Overcoming the new obstacles of selling your home

by Dan Krell © 2009

The 2008 National Association of Realtors Profile of Home Buyers and Sellers reports that 93% of home buyers surveyed indicated they financed their purchase (Realtor.org). Real estate agents have become accustomed to and usually can anticipate most hurdles that came with a typical transaction; agents can usually prepare home sellers for home inspections, FHA appraisals, and shaky buyers.

These days, however, home sellers may feel as if they are trapped in an obstacle course. If finding a home buyer isn’t enough, home sellers are finding that closing the deal is getting more difficult as changes in the mortgage industry creates new obstacles.

Changes in home buyer sentiment and mortgage underwriting guidelines have created a new trend – uncertain closings. A continued disparity between the price home sellers are asking and what home buyers are willing to pay, along with increasingly tightening mortgage guidelines and indeterminate appraisals would make any home seller skittish.

Tightening mortgage guidelines are increasing the pool of unqualified home buyers, while questions of home values have made some closings problematic. Such obstacles have forced some real estate agents to using creative techniques to get their clients to close; some of these techniques have not been used since the 1980’s, when lenders also tightened underwriting guidelines in the wake of the S&L crisis.

One technique is the use of seller financing and land contracts. Home sellers looking to sell to a home buyer who does not qualify for a mortgage and/or get a higher sales price can possibly bypass the mortgage lender by offering seller financing. Once the note is consummated, the seller may decide to sell it to an investor; there are many investors who specialize in purchasing private mortgage notes.

Seller financing is not for everyone. Besides the fact that many home owners need the proceeds of the sale to purchase another home, it requires the seller to assume the risk of the home buyer defaulting. Additionally, sellers looking to cash out their notes may only get a percentage of the sale because investors purchasing these notes usually offer a percentage of face value. If considering seller financing, it is a good idea to consult an attorney to assist you and ensure you comply with local and federal laws.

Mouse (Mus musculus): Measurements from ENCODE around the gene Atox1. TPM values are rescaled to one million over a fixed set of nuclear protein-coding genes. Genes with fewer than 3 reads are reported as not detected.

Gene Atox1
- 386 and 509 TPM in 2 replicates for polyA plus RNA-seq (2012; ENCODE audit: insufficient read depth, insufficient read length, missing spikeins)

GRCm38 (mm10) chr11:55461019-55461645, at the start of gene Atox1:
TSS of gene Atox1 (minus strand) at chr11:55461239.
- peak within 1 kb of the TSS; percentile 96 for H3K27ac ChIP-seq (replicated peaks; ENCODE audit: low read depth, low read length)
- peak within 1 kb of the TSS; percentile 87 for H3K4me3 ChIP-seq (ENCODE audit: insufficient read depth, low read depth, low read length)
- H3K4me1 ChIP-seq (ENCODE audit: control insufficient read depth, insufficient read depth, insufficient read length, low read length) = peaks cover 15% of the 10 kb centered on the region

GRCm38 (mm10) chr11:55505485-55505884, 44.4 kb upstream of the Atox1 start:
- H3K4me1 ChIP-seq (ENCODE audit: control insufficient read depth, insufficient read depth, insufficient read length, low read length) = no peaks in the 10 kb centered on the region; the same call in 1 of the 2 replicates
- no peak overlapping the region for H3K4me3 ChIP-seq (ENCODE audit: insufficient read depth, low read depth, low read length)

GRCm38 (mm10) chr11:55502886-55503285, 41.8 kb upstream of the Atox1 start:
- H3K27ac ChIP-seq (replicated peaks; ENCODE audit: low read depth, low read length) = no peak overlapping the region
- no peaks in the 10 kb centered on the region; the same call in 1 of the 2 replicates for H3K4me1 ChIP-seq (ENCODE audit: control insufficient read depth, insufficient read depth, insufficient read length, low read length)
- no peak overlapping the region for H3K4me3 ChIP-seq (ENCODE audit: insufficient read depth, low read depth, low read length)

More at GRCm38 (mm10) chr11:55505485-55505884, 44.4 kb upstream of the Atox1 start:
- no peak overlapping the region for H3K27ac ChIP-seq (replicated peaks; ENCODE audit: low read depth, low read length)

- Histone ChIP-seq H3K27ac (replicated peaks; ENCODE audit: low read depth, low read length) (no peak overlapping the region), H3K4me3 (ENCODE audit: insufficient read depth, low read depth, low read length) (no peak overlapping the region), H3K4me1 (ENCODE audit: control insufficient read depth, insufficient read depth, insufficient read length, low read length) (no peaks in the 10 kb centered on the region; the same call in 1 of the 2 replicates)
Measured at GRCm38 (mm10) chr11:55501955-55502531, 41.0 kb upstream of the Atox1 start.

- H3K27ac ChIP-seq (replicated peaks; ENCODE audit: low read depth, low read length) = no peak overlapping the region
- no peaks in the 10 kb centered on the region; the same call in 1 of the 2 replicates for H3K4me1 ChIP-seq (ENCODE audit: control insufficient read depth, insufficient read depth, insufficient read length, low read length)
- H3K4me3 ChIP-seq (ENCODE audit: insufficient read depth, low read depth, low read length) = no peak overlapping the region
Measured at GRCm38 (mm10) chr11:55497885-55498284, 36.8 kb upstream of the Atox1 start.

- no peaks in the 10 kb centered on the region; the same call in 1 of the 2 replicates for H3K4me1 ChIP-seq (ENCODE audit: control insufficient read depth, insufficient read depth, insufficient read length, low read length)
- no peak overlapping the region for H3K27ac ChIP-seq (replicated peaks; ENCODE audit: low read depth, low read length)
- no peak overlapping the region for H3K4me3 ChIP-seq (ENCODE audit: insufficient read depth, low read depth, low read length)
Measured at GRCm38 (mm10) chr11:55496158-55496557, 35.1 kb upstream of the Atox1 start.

Another creative technique that is gaining in popularity is “permanent” home swapping. Home swapping has been around for a long time, and has been popularized as a means of ensuring short term accommodations for vacations and sabbaticals. In fact, home swapping has become more chic as evidenced in its use in a recent episode of “Million Dollar Listing” (Bravo Channel; www.bravotv.com/million-dollar-listing) when two parties liked each other’s properties but couldn’t agree on terms. Due to an increasing number of home sellers consider permanent home swapping, more resources are becoming available to identify like minded home sellers. Of course, an experienced attorney should be consulted to facilitate such a transaction.

Although market conditions continue to stabilize, home sellers are encountering new obstacles to selling their homes. Real estate agents and home sellers are increasingly considering alternative and creative means to overcome problems. Before you embark on non-traditional means to sell your home, consult an attorney and other professionals for information that will help you determine if creative home selling is for you.

This article is not intended to provide nor should it be relied upon for legal and financial advice. This article was originally published in the Montgomery County Sentinel the week of November 30, 2009. Copyright © 2009 Dan Krell

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